Packing a car is always hard work. Packing a car when you are a solo parent with a 3.5 month old, and when you live on level two of an apartment block in the inner city, is a complete nightmare. I was packing for a five to six month road trip, which meant I was packing for a 3.5 month old baby, a five month old baby, and a nine month old baby. I had to sort all the mountains of clothes we’d been given into bags—-these will fit the baby at five months, these at seven, these might be needed by the last month, and so on. Winter was slowly ebbing its way into Sydney, so we needed warm clothes to start the trip. Then we would be up north in the stinking hot humidity. However we were also scheduled to go to the UK midway through our trip, and although it would be summer there I’d need to take clothes for both hot and cold weather. Then there were the baby apparatuses. I don’t believe kids need much other than warm clothes and love, but there were some really useful things that I knew would make life much much easier. At the start of the trip I had a baby who couldn’t sit up on their own, so I took a bouncer to put them in when we were camping, to keep them up off the ground away from mud and insects, and so that they could look around a bit. At around five months when babies start to sit up on their own I knew I’d have to chuck that and bring out the inflatable toy ring, so that the baby could have soft support to sit up on the picnic rug. There were toys that would be fantastic once the baby could grab and hold objects, but that were pointless right now. All of this had to go into separate storage bags and get stowed away in cunning spots in the car. And then there were the nappies. Five packs of biodegradable bamboo nappies, two packets of wipes, and six rolls of liners that I’d bought online for when we weren’t near a laundry, a bag of oldskool terry-towelling cloth nappies, and about twenty modern cloth nappies, plus a nappy bucket. This was all before I’d even started on clothes for myself, and the camping gear, and my pink flamingo cushions to go with the pink and blue bunting, and the palm tree cushions to go with the flamingos, and the red and white gingham picnic rug to go with it all.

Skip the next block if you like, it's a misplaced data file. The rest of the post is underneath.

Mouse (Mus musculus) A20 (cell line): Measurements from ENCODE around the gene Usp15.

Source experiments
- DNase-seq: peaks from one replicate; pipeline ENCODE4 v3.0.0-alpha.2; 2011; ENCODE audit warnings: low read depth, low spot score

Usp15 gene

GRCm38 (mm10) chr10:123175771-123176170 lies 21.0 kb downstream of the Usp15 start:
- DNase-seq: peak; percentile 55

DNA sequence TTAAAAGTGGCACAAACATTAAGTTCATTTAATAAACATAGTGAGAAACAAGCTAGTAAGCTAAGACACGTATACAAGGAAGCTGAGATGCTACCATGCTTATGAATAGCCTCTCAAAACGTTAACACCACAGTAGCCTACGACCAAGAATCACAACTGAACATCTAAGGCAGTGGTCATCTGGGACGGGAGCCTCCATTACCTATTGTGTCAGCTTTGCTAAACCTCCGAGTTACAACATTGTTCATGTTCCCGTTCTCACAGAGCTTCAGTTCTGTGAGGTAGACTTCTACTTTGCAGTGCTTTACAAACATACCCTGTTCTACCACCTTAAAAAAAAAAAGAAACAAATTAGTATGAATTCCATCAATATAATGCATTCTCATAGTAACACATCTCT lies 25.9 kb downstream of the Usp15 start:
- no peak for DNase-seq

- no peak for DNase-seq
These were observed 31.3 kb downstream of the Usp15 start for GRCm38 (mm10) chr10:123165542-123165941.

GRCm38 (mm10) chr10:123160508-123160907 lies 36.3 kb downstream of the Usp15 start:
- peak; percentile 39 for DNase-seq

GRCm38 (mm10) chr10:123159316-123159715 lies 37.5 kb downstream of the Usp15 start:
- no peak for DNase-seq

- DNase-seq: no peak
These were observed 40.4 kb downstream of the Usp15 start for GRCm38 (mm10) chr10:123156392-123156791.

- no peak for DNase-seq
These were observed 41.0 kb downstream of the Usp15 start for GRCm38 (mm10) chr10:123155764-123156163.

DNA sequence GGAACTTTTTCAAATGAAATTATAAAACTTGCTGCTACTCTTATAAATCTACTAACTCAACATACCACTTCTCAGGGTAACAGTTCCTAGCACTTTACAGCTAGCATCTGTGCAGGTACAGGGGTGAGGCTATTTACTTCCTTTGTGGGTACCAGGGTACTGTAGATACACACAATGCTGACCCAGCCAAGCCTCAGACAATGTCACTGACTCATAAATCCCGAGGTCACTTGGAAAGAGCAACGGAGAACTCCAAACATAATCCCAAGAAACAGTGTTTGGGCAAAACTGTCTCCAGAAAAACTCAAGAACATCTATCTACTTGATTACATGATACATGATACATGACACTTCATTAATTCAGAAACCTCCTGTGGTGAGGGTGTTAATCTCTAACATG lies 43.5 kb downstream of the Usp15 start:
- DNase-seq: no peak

The last day of packing was such hard work that I very nearly packed it in and stayed put in Sydney. It was only the knowledge that I had someone arriving in a few weeks to sublet my apartment that spurred me on. Unfortunately the subletter also created more work for me. I had to pack up our personal belongings and store them in the cupboard, I had to defrost the frigging fridge, and I had to leave the house immaculate. I had to carry out several baby-related objects that were no longer needed, and leave them by the side of the road. But here lay a giant dilemma. Did I carry the baby in one arm, thereby leaving me with only one arm to carry the heavy objects? Or did I leave the baby unattended in the house while I raced downstairs, through the courtyard, out the gate, down the street to the corner where everyone dumps things, all the while hoping frantically that the baby was still ok? On one round I opted for leaving the baby in the bouncer while I quickly zipped downstairs. At 3.5 months most babies are incapable of independent movement, but of course my child chose this exact moment to learn about wriggling for the first ever time, and when I got back upstairs they were lying on the floor facedown and screaming. I felt like the worst mother in the world.
I ended up calling both my sister and my bestie in tears, begging them to help. I just needed someone to hold the baby for two minutes so I could take the last of our things down to the car. I just needed five minutes to wipe down the fridge and vacuum the floor. Three minutes to hitch the caravan up to the car. All things that are impossible to do with a crying baby in your arms, or even with a baby strapped to you. They both came to my rescue, despite being otherwise engaged, and then I felt guilty for needing help. The curse of a solo parent by choice is that you constantly feel like you should be managing ok on your own, because hell, you chose this, so you should be able to do everything all by yourself. It’s silly, but that’s how it feels.
[image: my amazing support team]